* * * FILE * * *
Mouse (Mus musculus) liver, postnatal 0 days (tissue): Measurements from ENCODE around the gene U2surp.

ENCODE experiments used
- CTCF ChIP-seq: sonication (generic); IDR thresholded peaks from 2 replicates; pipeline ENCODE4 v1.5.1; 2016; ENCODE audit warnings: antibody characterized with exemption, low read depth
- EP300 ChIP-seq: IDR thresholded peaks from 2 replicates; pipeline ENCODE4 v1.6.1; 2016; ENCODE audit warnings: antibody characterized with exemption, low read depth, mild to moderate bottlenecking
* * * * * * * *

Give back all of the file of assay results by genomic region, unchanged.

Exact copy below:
Mouse (Mus musculus) liver, postnatal 0 days (tissue): Measurements from ENCODE around the gene U2surp.

ENCODE experiments used
- CTCF ChIP-seq: sonication (generic); IDR thresholded peaks from 2 replicates; pipeline ENCODE4 v1.5.1; 2016; ENCODE audit warnings: antibody characterized with exemption, low read depth
- EP300 ChIP-seq: IDR thresholded peaks from 2 replicates; pipeline ENCODE4 v1.6.1; 2016; ENCODE audit warnings: antibody characterized with exemption, low read depth, mild to moderate bottlenecking